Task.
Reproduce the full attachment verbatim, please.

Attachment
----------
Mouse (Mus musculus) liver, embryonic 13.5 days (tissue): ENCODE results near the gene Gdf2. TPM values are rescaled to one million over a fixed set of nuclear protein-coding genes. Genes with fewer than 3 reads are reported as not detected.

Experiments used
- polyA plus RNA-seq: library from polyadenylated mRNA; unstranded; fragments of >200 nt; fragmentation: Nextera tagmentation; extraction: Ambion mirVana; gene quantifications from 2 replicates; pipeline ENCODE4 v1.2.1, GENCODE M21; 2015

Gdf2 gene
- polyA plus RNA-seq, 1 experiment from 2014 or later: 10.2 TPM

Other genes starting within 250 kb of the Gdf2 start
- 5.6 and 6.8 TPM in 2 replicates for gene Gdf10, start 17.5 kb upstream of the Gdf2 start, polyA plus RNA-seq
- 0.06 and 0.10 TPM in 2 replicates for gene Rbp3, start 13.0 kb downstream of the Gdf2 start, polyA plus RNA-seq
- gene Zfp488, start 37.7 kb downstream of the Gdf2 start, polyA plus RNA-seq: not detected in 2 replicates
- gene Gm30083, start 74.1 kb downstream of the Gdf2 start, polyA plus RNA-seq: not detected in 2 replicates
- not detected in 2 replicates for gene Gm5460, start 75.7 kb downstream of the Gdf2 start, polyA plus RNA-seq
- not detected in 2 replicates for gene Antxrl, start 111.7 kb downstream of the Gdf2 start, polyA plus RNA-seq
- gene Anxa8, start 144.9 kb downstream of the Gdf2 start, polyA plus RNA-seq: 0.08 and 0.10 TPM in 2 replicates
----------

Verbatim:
Mouse (Mus musculus) liver, embryonic 13.5 days (tissue): ENCODE results near the gene Gdf2. TPM values are rescaled to one million over a fixed set of nuclear protein-coding genes. Genes with fewer than 3 reads are reported as not detected.

Experiments used
- polyA plus RNA-seq: library from polyadenylated mRNA; unstranded; fragments of >200 nt; fragmentation: Nextera tagmentation; extraction: Ambion mirVana; gene quantifications from 2 replicates; pipeline ENCODE4 v1.2.1, GENCODE M21; 2015

Gdf2 gene
- polyA plus RNA-seq, 1 experiment from 2014 or later: 10.2 TPM

Other genes starting within 250 kb of the Gdf2 start
- 5.6 and 6.8 TPM in 2 replicates for gene Gdf10, start 17.5 kb upstream of the Gdf2 start, polyA plus RNA-seq
- 0.06 and 0.10 TPM in 2 replicates for gene Rbp3, start 13.0 kb downstream of the Gdf2 start, polyA plus RNA-seq
- gene Zfp488, start 37.7 kb downstream of the Gdf2 start, polyA plus RNA-seq: not detected in 2 replicates
- gene Gm30083, start 74.1 kb downstream of the Gdf2 start, polyA plus RNA-seq: not detected in 2 replicates
- not detected in 2 replicates for gene Gm5460, start 75.7 kb downstream of the Gdf2 start, polyA plus RNA-seq
- not detected in 2 replicates for gene Antxrl, start 111.7 kb downstream of the Gdf2 start, polyA plus RNA-seq
- gene Anxa8, start 144.9 kb downstream of the Gdf2 start, polyA plus RNA-seq: 0.08 and 0.10 TPM in 2 replicates